Other than that we need the $h^3$ to 1) make the units correct and to 2) account for the normalization of the probability distribution, what interpretation can we give to this $h^3$ term in

\begin{align} p(E_i) = \frac{1}{Z_1 h^3}\exp(-\beta E_i) \ , \end{align} with 1-molecule partition function $Z_1 = \frac{1}{h^{3}} \int_\mathbb{R^3} \int_\mathbb{R^3} \exp \Big(-\beta\frac{p^2}{2m}\Big) \ \mathrm{d\mathbf{r}} \ \mathrm{d\mathbf{p}} $ and energy $E_i$ of microstate $i$.

Namely, if the partition function is defined to be the normalization constant for obtaining the probability distribution over the microstate energies, how did the situation arise that we need to correct for the units?

My confusion lies in the following. $Z_1$ represents the total number of microstates of a single molecule, were we have used $h^3$ to denote the phase-space volume of a single state. The naive guess would then be to assume that the probability distribution of a microstate $i$ would then be given by \begin{align} p(E_i) = \frac{1}{Z_1}\exp(-\beta E_i). \end{align}

That is, without the $h^3$ factor explicitly appearing in the probability distribution.

Is there no better explanation for the appearence of the $h^3$ factor in $p$ other than that we need to cancel out the $h^3$ factor in $Z_1$?


1 Answer 1


The correct expression is

$$p(\mathbf p ,\mathbf q)= \frac{e^{-\beta H}}{\int \int d \mathbf p d \mathbf q \ e^{-\beta H}}$$

since the integral of this is $1$.

But you would also like to write $Z$ as a dimensionless quantity, since it should represent the number of microstates. Since the integral

$$\int \int d \mathbf p d \mathbf q \ e^{-\beta H}$$

has the dimension of action cube, you need a quantity with the dimension of action cube to make it dimensionless. You therefore define $Z$ as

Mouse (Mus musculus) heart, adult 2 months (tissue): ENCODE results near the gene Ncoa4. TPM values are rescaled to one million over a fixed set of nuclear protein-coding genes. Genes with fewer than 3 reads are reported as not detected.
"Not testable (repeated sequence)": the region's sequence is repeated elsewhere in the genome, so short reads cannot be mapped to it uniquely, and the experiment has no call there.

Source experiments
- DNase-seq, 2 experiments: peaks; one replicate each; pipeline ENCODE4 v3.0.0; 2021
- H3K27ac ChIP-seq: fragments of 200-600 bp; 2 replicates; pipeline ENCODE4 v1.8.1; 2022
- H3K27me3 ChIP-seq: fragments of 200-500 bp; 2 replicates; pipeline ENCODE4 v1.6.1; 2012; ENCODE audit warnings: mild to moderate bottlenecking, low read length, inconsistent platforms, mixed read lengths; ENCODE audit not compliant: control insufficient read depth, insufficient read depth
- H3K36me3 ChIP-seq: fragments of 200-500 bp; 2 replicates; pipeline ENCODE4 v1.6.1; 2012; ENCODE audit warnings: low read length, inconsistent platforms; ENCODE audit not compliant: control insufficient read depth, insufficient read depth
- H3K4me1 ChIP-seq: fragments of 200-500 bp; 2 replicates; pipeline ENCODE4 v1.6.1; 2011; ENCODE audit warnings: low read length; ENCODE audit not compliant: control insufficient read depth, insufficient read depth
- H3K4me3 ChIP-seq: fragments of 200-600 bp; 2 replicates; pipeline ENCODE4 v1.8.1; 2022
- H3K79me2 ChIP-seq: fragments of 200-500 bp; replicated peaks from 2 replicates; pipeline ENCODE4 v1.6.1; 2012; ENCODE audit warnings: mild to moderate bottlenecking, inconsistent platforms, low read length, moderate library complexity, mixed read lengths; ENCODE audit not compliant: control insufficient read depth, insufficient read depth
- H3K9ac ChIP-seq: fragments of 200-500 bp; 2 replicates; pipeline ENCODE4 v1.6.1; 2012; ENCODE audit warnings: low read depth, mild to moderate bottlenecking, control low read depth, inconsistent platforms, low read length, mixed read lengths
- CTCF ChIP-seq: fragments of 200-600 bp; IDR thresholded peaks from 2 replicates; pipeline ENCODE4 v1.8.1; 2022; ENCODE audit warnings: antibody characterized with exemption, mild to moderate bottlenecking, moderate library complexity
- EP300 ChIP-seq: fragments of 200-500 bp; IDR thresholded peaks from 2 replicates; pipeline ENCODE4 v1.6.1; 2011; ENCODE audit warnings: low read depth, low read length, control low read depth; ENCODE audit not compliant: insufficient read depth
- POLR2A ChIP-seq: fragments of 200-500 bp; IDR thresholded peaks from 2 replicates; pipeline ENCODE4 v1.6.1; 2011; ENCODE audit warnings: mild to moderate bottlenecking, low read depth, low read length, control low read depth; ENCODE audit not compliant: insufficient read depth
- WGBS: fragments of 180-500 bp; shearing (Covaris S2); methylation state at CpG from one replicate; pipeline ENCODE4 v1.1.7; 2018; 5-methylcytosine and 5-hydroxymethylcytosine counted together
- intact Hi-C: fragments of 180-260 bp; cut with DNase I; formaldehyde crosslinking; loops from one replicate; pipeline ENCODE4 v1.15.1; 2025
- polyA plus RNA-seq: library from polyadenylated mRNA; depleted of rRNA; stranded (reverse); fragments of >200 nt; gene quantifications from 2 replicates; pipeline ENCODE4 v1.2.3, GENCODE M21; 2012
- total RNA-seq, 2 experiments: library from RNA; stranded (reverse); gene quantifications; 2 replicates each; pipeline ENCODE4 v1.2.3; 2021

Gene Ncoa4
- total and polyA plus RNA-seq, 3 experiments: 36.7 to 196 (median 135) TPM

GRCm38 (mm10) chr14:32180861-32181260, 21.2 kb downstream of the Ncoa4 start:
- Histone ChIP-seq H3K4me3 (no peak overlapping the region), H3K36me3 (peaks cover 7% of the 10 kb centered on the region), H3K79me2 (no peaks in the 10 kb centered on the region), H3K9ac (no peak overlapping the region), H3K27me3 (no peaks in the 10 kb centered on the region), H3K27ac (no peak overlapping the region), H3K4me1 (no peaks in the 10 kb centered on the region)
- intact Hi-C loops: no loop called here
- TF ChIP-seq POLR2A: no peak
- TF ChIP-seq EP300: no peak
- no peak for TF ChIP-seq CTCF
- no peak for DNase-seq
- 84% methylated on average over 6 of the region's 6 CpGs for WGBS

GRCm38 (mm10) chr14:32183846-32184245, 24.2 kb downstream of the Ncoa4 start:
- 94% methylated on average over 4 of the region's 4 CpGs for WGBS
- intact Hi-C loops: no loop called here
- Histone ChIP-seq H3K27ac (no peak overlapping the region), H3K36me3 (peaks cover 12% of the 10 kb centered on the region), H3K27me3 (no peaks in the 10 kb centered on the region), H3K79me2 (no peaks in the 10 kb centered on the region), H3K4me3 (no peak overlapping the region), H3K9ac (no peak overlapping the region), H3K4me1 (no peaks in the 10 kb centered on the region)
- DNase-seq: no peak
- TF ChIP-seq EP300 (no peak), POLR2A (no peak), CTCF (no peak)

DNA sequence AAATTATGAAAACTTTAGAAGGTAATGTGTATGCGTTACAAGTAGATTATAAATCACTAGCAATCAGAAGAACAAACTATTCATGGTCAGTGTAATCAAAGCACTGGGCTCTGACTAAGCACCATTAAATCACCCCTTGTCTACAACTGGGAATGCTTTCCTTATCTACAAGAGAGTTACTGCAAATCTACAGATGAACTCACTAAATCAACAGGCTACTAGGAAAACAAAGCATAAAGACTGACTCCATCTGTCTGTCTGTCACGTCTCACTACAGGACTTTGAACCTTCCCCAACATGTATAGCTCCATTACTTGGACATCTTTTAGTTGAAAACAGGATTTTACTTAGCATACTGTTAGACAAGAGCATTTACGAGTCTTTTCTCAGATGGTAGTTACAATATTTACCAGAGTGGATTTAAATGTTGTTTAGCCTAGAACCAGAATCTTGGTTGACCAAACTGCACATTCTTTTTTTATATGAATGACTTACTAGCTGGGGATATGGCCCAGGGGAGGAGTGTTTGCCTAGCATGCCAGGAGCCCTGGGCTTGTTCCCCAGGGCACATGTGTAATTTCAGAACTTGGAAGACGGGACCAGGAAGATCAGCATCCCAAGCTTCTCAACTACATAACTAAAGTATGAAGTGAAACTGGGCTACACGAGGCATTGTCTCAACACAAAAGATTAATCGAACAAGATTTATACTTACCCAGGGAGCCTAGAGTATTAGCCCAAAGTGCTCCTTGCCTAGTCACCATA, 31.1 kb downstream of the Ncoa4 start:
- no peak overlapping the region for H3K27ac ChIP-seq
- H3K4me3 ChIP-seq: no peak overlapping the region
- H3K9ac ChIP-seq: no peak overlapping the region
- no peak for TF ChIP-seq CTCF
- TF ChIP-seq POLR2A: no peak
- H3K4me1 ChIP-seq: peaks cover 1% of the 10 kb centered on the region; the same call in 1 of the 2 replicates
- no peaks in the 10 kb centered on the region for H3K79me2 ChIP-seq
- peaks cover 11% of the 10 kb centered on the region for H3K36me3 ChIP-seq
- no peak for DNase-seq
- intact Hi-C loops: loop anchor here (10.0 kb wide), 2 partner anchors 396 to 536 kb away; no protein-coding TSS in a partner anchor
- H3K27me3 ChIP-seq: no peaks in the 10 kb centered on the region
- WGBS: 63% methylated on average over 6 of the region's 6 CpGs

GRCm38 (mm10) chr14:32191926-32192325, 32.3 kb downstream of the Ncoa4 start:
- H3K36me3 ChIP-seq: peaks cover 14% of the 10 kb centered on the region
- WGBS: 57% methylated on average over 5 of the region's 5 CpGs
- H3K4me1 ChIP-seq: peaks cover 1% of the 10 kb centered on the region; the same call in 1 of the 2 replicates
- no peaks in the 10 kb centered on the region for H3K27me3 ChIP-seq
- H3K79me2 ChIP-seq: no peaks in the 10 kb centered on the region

$$Z \equiv \frac 1 {h^3} \int \int d \mathbf p d \mathbf q \ e^{-\beta H}$$

Therefore, you will write

$$p(\mathbf p ,\mathbf q)= \frac{e^{-\beta H}}{\int \int d \mathbf p d \mathbf q \ e^{-\beta H}} = \frac{e^{-\beta H}} {Z h^3}$$

In principle, nothing prevents you from defining a dimensional partition function $Z'$:

$$Z' \equiv \int \int d \mathbf p d \mathbf q \ e^{-\beta H}$$

and writing

$$p(\mathbf p ,\mathbf q)= \frac{e^{-\beta H}}{\int \int d \mathbf p d \mathbf q \ e^{-\beta H}} = \frac{e^{-\beta H}} {Z'}$$

So, in the end, it it is just a matter of being coherent, but you can in principle use the notation that you prefer.

  • $\begingroup$ Therefore, you will write $$p(\mathbf p ,\mathbf q)= \frac{e^{-\beta H}}{\int \int d \mathbf p d \mathbf q \ e^{-\beta H}} = \frac{e^{-\beta H}} {Z h^3}\ .$$ Yes, this is what a started off my question with; I already have the result. My question: other than to make the integral 1 and getting the correct units, what reason is there to divide by $h^3$ in the final expression? we divide by the phase-space integral by $h^3$ in order to get the number of states. Why do we need to correct for this $h^3$, other than to make the integral 1 or getting the units correct? $\endgroup$ Commented Dec 21, 2017 at 19:11
  • $\begingroup$ The only reason is that you want $Z$ to be dimensionless. There is no deeper reason, really. $\endgroup$
    – valerio
    Commented Dec 23, 2017 at 9:58

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